SXO: A New Approach to Search Optimization
As User Experience becomes a key element in search analytics, a new approach to web and content design is necessary.
Chances are, you’ve already heard of Search Engine Optimization (SEO). The buzzword has been around for well over a decade, growing from a relatively simple system of adding keywords into webpages, to a complex science of creating content that will be ranked well by Google’s ever-evolving search algorithms.
You’ve also probably heard of User Experience design (UX). This is the concept of using a combination of research, analytics and iterative design methods to create websites, applications and other software platforms whose structure and layout best serves the needs and desires of users.
These two concepts form the basis of Search Experience Optimization (SXO). And SXO is reshaping the way designers, content specialists and developers are conceptualizing the websites, apps and software they create. Put simply, it involves them working together to blend search-optimized content with user-centric design.
So, what does SXO actually involve, and how can it be realized? Let’s take a look.
SXO: User-centric search optimization
In SXO, it’s all about the ‘X’ – the Experience.
When discussing SEO and SXO, we’re essentially talking about how Google’s algorithms search for and rank websites in terms of what they calculate users want. SEO and SXO are approaches to web content that try to provide Google’s search algorithms with what they are looking for.
And for a long time, Google has been very focused on not only trying to provide users with what they know they want, but to have it delivered in the most ideal way possible.
Google doesn’t want to present users with Search Engine Results Pages (SERPs) that are just packed with websites that contain information that’s simply related to what they searched for – it wants to provide content that serves their specific needs, and is designed in a way that will cater to those needs in the most fluid and engaging way possible.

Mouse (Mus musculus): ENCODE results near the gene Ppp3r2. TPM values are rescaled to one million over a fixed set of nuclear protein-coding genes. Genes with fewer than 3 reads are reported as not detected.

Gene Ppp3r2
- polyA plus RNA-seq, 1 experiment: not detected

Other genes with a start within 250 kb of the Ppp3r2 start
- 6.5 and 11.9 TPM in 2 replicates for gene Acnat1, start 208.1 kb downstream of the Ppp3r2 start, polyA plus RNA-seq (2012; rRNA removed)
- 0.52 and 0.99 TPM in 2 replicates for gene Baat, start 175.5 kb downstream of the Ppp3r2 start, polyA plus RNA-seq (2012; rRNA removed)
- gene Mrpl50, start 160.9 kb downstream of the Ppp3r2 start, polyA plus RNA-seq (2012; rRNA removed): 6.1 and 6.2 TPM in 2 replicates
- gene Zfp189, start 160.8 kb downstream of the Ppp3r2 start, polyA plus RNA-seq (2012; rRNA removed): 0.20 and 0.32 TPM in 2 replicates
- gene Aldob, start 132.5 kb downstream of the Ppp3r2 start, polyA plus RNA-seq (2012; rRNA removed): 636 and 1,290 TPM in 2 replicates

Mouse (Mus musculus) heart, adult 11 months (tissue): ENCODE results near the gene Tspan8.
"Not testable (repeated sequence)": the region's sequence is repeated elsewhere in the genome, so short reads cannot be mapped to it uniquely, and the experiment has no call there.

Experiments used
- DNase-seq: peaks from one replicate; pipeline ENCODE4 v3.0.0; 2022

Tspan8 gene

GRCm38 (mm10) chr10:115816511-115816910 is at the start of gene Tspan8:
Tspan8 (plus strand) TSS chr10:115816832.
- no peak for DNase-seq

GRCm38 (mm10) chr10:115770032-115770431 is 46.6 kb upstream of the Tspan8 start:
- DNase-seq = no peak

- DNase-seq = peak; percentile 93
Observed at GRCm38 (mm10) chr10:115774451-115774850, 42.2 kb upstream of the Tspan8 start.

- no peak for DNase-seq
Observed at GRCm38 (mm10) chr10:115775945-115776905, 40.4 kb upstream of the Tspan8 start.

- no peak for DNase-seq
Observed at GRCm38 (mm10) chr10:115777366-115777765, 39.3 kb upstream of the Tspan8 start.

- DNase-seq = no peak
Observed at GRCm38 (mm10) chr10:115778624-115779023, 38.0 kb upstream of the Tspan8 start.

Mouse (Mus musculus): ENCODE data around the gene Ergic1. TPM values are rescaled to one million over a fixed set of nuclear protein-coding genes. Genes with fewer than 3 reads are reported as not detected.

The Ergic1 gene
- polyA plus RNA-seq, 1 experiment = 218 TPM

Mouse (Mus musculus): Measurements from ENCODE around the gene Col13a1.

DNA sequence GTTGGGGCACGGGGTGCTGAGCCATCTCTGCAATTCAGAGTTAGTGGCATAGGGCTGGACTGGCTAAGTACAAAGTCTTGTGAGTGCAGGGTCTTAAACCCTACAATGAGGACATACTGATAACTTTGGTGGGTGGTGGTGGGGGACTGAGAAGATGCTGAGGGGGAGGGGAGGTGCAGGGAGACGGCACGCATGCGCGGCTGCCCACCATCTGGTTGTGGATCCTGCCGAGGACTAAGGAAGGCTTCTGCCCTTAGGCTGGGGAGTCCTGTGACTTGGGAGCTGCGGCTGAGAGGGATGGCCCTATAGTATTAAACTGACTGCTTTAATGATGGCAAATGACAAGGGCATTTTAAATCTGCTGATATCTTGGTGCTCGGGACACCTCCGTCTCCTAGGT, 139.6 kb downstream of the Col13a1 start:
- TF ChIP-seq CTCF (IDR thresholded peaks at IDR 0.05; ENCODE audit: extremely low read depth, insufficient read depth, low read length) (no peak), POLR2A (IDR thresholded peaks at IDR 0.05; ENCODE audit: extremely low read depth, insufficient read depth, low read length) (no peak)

The user shouldn’t have to work hard to get the content they want; it should be a seamless experience of engagement. And the best way to make that happen is through making sure that a number of key elements are present.
The content that is presented on a webpage – be it in a blog post, a product listing, or even a gallery of digital images – should serve some kind of need.
This might be a specific, rational need, such as instructions on how to fix a bug with an iPhone.
Or it might be to present a beautiful array of images – after all, entertainment serves human needs too.
What it shouldn’t do is be useless – and the best way for content to not be useless, is for it to be original. Google ranks originality highly in its searches.
Beyond being original, it’s also important that content provided is credible.
Credibility can be a very hard aspect to quantify, let alone evaluate. But what can be quantified and evaluated is the popularity of a page, the number of times it has been shared or visited by others, and the use of links within that content that tie the page to the wider ecosystem of the Internet.
Badges of trust or accreditation from well-known third-party verifiers or agents can also help to build levels of trust for users.
Having a webpage that has these characteristics will lend it credibility in the eyes of Google, and that will elevate its standings from an SXO perspective.
This is the area in which traditional UX plays an especially important role: the design of your website needs to be easily-accessible to users, across platforms and devices.
A website that has been developed through an SXO approach will be intuitive for users to navigate – and will avoid unnecessary complexity and noise.
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